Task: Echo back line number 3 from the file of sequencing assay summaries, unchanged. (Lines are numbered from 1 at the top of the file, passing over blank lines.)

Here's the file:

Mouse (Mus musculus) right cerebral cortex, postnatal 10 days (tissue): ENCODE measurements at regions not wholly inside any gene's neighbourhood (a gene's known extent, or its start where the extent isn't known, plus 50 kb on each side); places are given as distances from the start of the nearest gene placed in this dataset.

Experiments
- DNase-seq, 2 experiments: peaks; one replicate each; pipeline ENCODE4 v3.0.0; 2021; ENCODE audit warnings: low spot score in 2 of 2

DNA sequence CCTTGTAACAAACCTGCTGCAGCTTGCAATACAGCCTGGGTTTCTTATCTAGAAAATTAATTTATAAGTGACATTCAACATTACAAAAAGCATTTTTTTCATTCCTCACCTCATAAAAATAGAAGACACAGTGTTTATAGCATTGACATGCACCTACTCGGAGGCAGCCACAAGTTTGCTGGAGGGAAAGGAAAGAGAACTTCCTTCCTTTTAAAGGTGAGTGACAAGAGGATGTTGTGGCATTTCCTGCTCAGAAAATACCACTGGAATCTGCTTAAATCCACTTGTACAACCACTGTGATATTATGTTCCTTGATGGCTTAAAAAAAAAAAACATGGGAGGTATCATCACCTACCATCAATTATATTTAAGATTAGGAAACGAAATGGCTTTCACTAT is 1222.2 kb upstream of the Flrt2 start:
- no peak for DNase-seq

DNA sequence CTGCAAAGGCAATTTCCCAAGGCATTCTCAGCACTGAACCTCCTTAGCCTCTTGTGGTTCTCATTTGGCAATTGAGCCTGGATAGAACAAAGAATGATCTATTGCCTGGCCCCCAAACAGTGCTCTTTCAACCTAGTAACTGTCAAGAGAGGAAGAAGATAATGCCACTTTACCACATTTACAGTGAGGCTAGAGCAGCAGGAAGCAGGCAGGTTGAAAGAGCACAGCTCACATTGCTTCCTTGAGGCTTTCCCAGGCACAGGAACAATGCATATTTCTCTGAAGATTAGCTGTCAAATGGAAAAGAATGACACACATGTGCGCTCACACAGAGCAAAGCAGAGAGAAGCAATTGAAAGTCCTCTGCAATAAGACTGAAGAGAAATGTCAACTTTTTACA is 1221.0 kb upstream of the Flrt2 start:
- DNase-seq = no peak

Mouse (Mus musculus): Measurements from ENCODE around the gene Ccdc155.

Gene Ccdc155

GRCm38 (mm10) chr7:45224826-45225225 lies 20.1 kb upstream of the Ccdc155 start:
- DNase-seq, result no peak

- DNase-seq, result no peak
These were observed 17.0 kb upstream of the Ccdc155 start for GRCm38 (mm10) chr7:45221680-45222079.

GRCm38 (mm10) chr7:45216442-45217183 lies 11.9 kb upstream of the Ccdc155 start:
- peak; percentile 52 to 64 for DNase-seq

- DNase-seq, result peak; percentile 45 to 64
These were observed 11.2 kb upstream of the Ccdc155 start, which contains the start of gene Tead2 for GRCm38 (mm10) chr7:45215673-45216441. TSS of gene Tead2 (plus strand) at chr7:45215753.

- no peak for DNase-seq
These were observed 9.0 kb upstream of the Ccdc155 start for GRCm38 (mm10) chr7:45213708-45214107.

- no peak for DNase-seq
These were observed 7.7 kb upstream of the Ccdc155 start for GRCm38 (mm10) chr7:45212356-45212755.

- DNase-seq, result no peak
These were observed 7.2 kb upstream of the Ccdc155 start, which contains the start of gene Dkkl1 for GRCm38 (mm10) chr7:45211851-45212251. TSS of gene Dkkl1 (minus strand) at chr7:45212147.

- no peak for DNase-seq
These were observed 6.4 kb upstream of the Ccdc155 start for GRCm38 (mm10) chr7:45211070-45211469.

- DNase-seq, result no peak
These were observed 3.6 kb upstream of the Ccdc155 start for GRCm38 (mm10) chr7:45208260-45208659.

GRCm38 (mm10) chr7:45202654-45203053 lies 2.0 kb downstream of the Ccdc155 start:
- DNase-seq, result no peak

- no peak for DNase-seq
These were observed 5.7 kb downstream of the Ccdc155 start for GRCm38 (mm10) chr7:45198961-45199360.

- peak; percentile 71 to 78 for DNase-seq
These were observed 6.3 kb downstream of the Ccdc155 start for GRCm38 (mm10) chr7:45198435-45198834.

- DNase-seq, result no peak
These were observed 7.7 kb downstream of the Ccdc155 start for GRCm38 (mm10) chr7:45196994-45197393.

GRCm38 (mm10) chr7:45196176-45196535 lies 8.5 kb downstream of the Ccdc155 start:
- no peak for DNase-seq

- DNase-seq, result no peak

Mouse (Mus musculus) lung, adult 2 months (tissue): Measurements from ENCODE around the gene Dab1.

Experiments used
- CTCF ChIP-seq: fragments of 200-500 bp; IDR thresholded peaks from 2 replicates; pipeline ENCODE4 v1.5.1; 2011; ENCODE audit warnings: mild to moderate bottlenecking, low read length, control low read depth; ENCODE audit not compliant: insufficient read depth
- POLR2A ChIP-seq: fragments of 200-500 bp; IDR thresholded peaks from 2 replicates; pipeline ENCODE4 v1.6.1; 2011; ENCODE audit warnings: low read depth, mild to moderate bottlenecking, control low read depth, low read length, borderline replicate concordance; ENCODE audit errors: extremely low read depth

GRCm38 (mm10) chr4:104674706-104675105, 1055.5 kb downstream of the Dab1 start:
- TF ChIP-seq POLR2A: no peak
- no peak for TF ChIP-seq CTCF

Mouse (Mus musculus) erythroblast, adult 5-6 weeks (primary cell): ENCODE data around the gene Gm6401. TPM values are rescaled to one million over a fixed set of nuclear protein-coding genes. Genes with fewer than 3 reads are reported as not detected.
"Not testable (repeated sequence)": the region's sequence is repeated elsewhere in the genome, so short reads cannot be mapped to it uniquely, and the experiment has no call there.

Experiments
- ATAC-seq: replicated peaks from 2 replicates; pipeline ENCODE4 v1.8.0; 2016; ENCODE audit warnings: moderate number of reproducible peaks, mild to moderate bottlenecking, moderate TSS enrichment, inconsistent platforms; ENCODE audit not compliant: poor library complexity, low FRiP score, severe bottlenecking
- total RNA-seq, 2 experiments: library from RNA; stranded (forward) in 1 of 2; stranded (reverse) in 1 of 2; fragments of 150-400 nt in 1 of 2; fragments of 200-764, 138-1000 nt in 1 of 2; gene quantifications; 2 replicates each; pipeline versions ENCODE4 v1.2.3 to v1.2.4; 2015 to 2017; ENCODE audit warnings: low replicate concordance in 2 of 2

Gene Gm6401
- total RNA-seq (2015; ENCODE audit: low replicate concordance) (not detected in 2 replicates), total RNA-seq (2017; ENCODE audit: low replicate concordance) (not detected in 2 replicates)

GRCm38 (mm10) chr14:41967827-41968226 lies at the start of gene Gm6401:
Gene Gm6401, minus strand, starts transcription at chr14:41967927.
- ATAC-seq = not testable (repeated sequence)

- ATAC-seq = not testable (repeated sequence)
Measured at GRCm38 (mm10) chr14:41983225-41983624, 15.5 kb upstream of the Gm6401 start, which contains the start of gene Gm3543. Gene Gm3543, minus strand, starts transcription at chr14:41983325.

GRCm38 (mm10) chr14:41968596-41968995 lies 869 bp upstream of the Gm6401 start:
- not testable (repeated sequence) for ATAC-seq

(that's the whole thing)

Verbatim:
- DNase-seq, 2 experiments: peaks; one replicate each; pipeline ENCODE4 v3.0.0; 2021; ENCODE audit warnings: low spot score in 2 of 2